In July, ten young people joined a group of theologians and strategic thinkers from 18 different countries at a global forum in Kigali, Rwanda. They gathered to reflect on the successes and failures of Tearfund's first 50 years and look at how the global church can be more effective in overcoming poverty in the future.
It was an enriching time of talks, debates and prayer, based around the biblical idea of Jubilee. In this mini-series we hear from three of the young theologians on wrestling with faith, seeking God in genocide and finding inspiration for practical action in Nigeria.
'We call black theology and Latino theology "contextual theology" as if white Western theology isn't contextual at all.' We were over halfway through the conference, and this passing comment by a Latino pastor in my table discussion put into words the discomfort I had been feeling for the past few days.
He was right. Previously, I had subconsciously considered my contextual theology*, my white British theology, as the starting point for everyone – because it had been my starting point. And therefore I had assumed that other theology was the theology that had been changed for new contexts. How wrong I was. Such thinking came from my pride and ignorance, not the truth. I was having my preconceptions challenged, and I was uncomfortable.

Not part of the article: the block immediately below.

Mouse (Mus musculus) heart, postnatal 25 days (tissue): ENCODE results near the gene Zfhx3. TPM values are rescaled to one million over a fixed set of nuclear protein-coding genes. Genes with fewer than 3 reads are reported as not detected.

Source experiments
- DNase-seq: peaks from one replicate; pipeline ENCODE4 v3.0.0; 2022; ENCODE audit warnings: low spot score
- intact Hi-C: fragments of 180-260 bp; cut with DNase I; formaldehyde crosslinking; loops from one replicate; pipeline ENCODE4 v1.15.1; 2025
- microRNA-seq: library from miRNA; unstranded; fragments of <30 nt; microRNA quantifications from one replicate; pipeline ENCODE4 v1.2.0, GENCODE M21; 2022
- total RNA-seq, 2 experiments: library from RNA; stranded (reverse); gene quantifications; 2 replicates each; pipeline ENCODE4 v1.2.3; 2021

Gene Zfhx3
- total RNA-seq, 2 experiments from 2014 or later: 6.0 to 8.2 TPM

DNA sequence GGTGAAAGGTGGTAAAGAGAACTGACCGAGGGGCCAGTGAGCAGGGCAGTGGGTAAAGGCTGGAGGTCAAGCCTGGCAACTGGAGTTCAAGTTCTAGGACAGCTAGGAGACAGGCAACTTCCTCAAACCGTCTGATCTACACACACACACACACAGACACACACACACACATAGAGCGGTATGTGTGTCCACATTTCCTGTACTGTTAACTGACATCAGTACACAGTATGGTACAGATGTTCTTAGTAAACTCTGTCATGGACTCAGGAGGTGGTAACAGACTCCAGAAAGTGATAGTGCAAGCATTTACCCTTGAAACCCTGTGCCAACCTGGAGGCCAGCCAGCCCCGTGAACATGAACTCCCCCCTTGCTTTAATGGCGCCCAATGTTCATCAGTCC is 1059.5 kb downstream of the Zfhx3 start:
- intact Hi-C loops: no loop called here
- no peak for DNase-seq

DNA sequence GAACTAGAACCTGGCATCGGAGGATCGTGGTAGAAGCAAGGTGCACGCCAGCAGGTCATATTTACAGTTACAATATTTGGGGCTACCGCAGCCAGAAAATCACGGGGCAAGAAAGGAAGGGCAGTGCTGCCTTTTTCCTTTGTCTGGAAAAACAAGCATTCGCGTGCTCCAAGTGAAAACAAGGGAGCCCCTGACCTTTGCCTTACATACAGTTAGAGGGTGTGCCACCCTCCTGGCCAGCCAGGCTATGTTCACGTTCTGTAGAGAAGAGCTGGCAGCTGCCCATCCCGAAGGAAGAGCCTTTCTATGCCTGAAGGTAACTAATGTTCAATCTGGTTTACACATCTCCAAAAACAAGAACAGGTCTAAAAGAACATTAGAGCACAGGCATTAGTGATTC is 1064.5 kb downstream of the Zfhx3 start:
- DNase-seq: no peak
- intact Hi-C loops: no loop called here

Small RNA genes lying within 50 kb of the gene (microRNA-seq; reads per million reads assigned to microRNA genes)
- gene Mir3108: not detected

That is not to say I hadn’t been enjoying myself. I could feel myself learning and growing and being formed and shaped every minute of every day, as I lived alongside and talked with and asked questions of those around me… but I was also uncomfortable.
From day one – as we discussed the initial and ongoing causes of poverty and went to visit the Genocide Memorial Museum – I had a gnawing feeling: a need to repent and lament. I was continually struck by my own limited theological understanding. Although there was the depth offered by an undergraduate theology degree, I was acutely aware of the lack of breadth.
Where was my understanding of colonialism, apartheid, genocide, land grabbing, and the bad theology that had formed and spurred them on? Why did I know so little of South American or Asian theology? Why had I never considered or engaged with the theological perspectives of those from different backgrounds and cultures?
So much of the thinking that had formed my fellow young theologians was completely alien to me, and my pride took a beating. How could I claim to be a theologian, and yet have no true understanding – or even knowledge – of the theology of my brothers and sisters around the world?
Added to that, of course, was the realisation that it was this kind of ignorance, coupled with pride and an inability to listen, that had led to the oppression and suffering of so many. Another reason to lament and repent.